Full Circle: What players want to know from devs

Full Circle: What players want to know from devs
James Batchelor

By James Batchelor

November 19th 2015 at 11:19AM

Concluding our new series of interviews, a mobile gamer learns more about the development process

Today, we bring our new series of Full Circle interviews to a close as a former hardcore player questions a developer about the decisions made when designing and releasing a game.

In case you've missed them, feel free to read our developer interviewing a publisher, and publisher interviewing a player.

For our final part, gamer and mother Kristen Rutherford (above left) speaks to Andrew Deegan (above right), game designer and founder at Sugra Games.

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Rutherford:
How do you decide what genre game to develop?

Deegan:
Tough question. The correct answer is to make an experience for a specific target audience. Sometimes we take a popular genre and put a new theme on it. Other times we might see what happens if we combine two genres together, or focus on one aspect of a genre. Then we test these proposals using prototypes or mockups to see if the audience likes it. The genre we decide to go ahead with is usually one which we believe the target audience will understand, have fun with and be willing to pay for. 

Rutherford:
What influences your decisions on monetisation?

Deegan: 
The target audience and the platform heavily influence the choices we make on monetisation. It is important that we have something of value in the game experience which the player is willing to purchase. Sometimes this value is the whole game (Premium). Sometimes the value is in items or extra features which enhance the players experience (Free to Play). To decide this we sometimes look to other games for inspiration, and other times try something new to see if it works. In all cases, we test early to see what items of value the player is interested in and we design and develop the game with that content and business model in mind. 

The target audience and the platform heavily influence the choices we make on monetisation. It is important that we have something of value in the game experience which the player is willing to purchase. 

Andrew Deegan, Sugra Games

Rutherford:
How do you decide how to publish your mobile game?

Deegan: 
Publishing a game is a very challenging task. It takes time, knowledge, money and persistence to get your product in front of the audience. A game must stand out from millions of other games every day.

It is very rare that a team who is good at designing and developing games is also good at marketing and distributing games. We tried it ourselves for a while. It did not give us the distribution we needed to be successful. So now we are aiming to work with publishers like Spil Games who have the knowledge, time, money and the audience which we want to target. These partnerships allow us to continue doing what we do best, making fun game experiences.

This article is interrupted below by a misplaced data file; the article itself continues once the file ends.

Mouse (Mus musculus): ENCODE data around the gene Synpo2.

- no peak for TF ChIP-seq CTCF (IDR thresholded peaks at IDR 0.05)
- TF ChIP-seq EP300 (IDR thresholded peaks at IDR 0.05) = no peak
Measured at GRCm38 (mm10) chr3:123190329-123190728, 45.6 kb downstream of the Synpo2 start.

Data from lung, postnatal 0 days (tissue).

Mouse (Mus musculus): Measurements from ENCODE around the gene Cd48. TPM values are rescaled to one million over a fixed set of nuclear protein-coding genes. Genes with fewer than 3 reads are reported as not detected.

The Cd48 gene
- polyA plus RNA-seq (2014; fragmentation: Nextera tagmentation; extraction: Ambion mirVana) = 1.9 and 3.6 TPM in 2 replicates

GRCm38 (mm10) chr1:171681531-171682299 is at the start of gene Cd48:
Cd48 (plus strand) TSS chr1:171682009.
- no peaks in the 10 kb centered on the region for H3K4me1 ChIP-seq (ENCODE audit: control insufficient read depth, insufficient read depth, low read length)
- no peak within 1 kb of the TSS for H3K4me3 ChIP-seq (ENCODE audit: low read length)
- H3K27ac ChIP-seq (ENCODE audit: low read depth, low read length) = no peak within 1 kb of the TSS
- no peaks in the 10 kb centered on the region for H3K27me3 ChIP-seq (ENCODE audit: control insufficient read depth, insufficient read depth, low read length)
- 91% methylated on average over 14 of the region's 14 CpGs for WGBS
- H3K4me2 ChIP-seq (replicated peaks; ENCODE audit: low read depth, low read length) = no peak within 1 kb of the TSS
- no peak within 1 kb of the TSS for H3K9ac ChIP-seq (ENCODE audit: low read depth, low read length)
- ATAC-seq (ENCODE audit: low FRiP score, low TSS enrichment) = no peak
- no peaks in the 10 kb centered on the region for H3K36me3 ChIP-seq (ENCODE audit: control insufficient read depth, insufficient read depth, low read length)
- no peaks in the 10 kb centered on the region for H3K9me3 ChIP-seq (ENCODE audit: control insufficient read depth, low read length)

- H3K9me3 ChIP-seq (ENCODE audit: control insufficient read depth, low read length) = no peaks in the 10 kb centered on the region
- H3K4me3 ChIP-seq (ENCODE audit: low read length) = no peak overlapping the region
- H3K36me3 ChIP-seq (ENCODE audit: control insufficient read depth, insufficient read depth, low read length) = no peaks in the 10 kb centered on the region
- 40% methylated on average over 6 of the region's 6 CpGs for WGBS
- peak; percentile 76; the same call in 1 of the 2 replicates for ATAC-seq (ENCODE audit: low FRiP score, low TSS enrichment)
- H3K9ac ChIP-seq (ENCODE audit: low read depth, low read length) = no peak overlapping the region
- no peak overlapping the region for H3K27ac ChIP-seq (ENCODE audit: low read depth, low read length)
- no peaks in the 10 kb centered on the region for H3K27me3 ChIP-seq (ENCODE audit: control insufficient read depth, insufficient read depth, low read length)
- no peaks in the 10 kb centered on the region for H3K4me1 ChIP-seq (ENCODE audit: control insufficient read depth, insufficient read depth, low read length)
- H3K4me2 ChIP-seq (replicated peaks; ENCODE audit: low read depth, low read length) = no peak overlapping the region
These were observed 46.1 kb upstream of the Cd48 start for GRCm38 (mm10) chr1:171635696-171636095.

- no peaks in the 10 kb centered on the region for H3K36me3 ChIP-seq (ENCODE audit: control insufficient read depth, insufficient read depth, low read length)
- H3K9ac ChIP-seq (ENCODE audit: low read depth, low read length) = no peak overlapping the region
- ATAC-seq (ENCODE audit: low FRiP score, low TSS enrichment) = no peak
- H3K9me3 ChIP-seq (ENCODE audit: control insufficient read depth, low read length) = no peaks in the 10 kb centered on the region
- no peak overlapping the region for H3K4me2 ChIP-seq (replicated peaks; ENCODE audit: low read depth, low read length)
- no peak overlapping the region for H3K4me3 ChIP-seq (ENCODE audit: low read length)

Rutherford:
How do you market your game to consumers?

Deegan: 
We use a variety of methods to market our mobile games. We advertise on webpages where our target audience visit; we run competitions; share interviews and articles with the press; engage with current customers and respond to reviews; talk to platform owners such as Apple and Google in hopes to get featured; try to engage with our audience with interesting content on social media like Twitter or Facebook; we try to optimize our search words, keywords and digital presence on the app stores by updating graphics, text descriptions and adding features inside our games.  Some methods are more successful than others. All cost money and time. 

To get players hooked requires a balance of challenge, variety and progress. Players need to be challenged to stay interested. Too difficult and they drop out, too easy and they drop out. It has to be just right. 

Andrew Deegan, Sugra Games

Rutherford:
How much development goes into a game after launch?

Deegan: 
For a premium game, we might make a few extra content releases to sell or give the player. For a free to play game, the launch is only the beginning. The game will be updated weekly or monthly with new content, levels will be balanced, tutorials tweaked, different prices and items will be trialed, new monetisation methods tested. All this is based on customer feedback and analysis of the game performance. Free-to-play games are an ongoing service and that means constant updates to keep the playing and paying customers happy. So long as the free to play game is profitable, it will never finish development after launch, unlike a premium game.  

Rutherford:
How do you make a game that consumers get hooked on?

Deegan:
To get players hooked requires a balance of challenge, variety and progress. Players need to be challenged to stay interested. Too difficult and they drop out, too easy and they drop out. It has to be just right. They also need to have variety. Too much re-use of the same art or game type can become boring very quickly. Players also need a clear path to progress, clearly seeing where they are going and sometimes where they have been. They also need a good mix of short, medium and long term goals. In a free to play game for example, developers should have content which the player might play for years. Getting this balance right takes months and even years of testing and tweaking.

Want to take part in a future Full Circle series of interviews? Email jbatchelor@nbmedia.com to find out more.